Cabinet Office, Government of Japan

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Annual Survey of Corporate Behavior(Summary)FY2007(April 25,2008)

Background and purpose of the survey

Although companies seem to have had an insufficient employment condition during the continued and long-term economic recovery since 2002, wages have not been rising since the latter half of 2006. With the labor market changing because of diversified forms of employment, the relationship once observed that insufficient supply in the labor market leads to higher wages seems to have been changing. In addition, this sluggish rise of wages draws attention in relation to household income and consumption trends.

This survey researches wage revisions by age group and by employee type for regular and non-regular employees, the excessiveness or insufficiency of employment conditions, the business conditions of companies that are considered to be closely linked to the employment situation, increases or decreases in the number of employees, factors that hold wages down, and the continued employment of baby-boomers, and goes into the relationships among these items.

Organization of the survey results

Chapter I, following the previous surveys, provides the results of the research on the business environments and basic management policies surrounding companies, i.e. expectations of economic conditions, demands, foreign exchange rates, and purchases/sales prices, and the current states and expectations of the capital investment, employment, and overseas production.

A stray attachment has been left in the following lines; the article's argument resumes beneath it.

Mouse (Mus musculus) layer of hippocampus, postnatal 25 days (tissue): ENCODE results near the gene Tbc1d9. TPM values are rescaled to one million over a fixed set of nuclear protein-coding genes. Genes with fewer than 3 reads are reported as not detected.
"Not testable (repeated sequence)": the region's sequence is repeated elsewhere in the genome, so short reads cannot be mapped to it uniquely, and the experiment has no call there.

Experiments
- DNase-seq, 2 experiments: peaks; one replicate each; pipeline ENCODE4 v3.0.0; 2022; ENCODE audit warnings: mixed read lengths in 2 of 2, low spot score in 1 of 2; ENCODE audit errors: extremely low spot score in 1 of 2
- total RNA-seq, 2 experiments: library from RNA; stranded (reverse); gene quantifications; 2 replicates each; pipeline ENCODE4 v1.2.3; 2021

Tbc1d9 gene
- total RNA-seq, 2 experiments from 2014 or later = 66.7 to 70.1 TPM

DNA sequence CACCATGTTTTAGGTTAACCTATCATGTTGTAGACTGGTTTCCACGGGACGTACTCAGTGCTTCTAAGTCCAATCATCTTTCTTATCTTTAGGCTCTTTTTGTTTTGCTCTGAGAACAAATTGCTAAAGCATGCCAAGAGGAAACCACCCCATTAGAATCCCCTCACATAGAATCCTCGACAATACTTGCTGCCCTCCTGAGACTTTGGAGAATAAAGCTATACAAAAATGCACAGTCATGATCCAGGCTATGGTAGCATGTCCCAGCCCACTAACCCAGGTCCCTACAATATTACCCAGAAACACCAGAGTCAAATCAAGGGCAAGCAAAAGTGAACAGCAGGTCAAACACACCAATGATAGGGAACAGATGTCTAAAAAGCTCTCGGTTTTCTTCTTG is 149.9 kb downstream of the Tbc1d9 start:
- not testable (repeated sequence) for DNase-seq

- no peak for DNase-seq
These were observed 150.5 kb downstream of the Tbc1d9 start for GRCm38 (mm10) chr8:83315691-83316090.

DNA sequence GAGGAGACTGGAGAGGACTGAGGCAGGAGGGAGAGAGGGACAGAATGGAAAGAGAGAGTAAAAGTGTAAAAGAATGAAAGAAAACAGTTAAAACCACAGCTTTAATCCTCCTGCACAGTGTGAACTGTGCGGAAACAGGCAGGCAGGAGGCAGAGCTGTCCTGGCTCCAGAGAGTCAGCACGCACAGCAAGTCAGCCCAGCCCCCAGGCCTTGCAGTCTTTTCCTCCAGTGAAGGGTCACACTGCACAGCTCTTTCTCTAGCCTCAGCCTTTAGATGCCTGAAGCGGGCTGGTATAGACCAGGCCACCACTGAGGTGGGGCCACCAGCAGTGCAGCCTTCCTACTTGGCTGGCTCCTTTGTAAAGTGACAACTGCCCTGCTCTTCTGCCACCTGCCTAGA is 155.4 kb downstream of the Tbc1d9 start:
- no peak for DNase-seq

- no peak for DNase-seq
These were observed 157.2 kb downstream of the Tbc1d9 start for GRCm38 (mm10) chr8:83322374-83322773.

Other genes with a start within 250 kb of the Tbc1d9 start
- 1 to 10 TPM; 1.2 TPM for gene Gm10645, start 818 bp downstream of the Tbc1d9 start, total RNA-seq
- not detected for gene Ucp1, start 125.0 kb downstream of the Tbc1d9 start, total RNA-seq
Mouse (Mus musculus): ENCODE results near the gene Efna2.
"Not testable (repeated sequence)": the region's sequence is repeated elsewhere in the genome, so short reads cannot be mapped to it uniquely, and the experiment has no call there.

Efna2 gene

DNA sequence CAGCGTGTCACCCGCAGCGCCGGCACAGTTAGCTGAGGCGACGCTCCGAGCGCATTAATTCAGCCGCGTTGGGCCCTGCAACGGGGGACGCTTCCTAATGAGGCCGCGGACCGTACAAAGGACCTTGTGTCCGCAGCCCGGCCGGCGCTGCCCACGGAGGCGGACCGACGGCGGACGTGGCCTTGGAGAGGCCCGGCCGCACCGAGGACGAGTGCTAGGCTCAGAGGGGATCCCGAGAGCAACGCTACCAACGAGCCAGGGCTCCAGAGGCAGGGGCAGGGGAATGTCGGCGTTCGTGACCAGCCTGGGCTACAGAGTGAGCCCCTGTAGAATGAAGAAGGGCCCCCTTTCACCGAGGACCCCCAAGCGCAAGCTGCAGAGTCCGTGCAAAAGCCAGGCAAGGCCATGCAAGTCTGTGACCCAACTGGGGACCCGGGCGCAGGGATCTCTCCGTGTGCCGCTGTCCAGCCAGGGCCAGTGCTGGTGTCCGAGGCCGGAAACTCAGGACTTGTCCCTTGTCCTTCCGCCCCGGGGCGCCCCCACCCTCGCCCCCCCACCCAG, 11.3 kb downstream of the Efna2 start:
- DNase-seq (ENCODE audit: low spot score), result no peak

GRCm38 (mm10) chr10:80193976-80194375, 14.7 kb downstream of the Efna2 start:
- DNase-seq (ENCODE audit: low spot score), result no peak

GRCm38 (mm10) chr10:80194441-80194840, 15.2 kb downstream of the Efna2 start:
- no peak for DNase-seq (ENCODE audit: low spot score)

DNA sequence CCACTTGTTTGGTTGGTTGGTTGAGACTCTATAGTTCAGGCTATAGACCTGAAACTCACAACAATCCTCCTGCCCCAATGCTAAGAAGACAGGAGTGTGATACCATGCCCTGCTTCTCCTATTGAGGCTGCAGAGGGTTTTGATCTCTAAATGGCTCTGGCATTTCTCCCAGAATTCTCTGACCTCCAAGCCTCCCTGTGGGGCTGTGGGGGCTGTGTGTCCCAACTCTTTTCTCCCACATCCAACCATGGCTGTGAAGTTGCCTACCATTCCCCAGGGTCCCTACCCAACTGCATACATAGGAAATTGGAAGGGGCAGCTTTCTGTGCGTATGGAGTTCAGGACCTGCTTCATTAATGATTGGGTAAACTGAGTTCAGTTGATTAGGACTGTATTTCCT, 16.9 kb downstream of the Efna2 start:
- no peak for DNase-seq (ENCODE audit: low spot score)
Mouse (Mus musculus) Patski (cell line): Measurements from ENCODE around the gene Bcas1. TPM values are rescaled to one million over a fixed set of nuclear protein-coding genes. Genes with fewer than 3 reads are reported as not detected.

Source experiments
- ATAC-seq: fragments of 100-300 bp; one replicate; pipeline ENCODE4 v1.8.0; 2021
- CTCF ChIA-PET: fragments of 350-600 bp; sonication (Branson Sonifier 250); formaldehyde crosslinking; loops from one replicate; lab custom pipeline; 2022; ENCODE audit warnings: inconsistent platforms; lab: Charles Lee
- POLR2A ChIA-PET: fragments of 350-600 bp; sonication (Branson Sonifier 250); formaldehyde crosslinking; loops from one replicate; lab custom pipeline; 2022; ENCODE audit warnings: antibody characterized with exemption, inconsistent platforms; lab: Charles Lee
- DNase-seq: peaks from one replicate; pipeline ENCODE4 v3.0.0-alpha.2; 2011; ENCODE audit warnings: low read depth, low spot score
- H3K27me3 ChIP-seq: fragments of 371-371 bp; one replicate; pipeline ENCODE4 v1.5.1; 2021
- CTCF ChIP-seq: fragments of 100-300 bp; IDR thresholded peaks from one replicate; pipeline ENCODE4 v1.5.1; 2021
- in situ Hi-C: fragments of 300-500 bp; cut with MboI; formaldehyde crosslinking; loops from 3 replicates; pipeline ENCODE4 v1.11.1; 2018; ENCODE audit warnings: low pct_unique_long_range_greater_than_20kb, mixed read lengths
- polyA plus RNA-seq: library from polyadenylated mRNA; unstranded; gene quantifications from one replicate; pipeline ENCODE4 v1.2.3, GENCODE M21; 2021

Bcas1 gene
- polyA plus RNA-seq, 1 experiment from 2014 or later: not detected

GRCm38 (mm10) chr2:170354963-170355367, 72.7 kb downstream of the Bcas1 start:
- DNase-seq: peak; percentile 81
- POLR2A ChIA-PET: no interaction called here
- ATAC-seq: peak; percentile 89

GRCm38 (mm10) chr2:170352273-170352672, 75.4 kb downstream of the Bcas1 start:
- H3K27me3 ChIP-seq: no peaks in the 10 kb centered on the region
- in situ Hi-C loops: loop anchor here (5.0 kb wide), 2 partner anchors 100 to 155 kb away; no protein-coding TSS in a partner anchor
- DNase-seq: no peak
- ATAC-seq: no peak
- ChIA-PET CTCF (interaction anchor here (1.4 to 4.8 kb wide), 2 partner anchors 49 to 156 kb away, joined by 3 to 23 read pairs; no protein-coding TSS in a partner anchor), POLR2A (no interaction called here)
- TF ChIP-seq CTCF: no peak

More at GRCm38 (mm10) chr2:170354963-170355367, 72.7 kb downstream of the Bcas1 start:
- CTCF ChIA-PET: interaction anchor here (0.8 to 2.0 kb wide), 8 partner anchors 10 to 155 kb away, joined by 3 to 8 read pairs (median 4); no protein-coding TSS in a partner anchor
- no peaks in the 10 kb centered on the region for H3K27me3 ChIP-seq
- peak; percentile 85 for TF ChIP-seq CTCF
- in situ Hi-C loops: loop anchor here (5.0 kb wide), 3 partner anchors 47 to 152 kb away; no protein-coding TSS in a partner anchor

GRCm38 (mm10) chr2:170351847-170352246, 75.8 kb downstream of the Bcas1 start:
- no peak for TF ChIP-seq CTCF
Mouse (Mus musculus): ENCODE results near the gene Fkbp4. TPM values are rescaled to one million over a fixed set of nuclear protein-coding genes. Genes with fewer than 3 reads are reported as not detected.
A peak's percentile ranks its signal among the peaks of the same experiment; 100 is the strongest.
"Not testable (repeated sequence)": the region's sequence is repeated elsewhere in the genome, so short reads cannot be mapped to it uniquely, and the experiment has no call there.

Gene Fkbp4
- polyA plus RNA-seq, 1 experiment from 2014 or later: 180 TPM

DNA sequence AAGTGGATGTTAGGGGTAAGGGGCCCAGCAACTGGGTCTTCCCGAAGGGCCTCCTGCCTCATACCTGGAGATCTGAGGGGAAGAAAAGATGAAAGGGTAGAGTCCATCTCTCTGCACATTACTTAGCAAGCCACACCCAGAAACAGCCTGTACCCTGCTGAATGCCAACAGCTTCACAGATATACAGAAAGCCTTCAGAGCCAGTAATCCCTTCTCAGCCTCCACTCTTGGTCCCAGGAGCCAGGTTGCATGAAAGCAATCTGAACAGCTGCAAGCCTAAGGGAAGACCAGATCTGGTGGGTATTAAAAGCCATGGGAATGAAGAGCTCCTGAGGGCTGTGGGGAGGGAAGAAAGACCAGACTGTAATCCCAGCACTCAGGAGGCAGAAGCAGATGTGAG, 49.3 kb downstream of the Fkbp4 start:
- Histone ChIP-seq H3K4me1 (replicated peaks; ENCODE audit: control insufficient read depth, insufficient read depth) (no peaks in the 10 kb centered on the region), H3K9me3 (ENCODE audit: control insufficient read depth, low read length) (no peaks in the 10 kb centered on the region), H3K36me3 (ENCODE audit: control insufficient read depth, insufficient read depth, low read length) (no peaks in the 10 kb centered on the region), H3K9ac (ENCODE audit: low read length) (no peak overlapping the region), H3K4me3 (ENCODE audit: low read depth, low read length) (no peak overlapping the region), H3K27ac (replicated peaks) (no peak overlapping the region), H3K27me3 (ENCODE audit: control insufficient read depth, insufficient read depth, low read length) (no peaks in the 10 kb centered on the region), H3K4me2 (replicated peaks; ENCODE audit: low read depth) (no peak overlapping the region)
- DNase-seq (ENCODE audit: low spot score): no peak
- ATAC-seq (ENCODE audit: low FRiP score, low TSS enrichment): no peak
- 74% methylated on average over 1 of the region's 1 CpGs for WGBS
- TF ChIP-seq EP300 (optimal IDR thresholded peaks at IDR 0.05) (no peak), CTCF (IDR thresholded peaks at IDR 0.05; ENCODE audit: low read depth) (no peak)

In Chapter 2, the results of the survey on the business conditions, the excessiveness or insufficiency of employment conditions by age group and by employment form, the rate of increase in the number of employees, the wage revision rates as well as the factors that curb wage increases, the forms of continued employment of the baby-boomers and the wage levels of continued employment are compiled, to give an understanding of the background of wage revisions as a special feature.

Survey system

(1)Period of the research: January 2008.

(2)Survey items:

(i) Business environment and management policy

(ii) Background of wage revision

(3)Coverage: corporations listed in the first and second sections of stock exchanges in Tokyo, Osaka and Nagoya (2,513 companies in total).

(4)Survey method: self-reporting mailing method using prescribed questionnaire.

(5)Number of companies that responded: 1,035 (545 of manufacturing sector and 490 of non-manufacturing sector).

(6)Response rate: 41.2%.

Main findings of the survey

  1. Looking at the future prospect for the Japanese economy by listed companies, the forecast of real economic growth rate is 1.8% for the next three years (FY2008 -2010) (2.1% in the survey of the previous year) and 1.9% for the next five years (FY2008-2012) (2.1% in the survey of the previous year). The forecast of nominal economic growth rate is 1.6% for both periods (1.7% for both periods in the survey of the previous year). All of these figures are below those of the survey of the previous year. The nominal figures are continuously below the real figures for this year, as in the previous year. The survey results for the prospect of industry demand in the future, show that the forecast of real growth rate is below that of the survey of the previous year for both next three-year and five-year periods, and the forecast of nominal growth rate is the same as that of the previous year for the next five-year period, but is below that for the next three-year period. The nominal figures are again below the real figures for this year.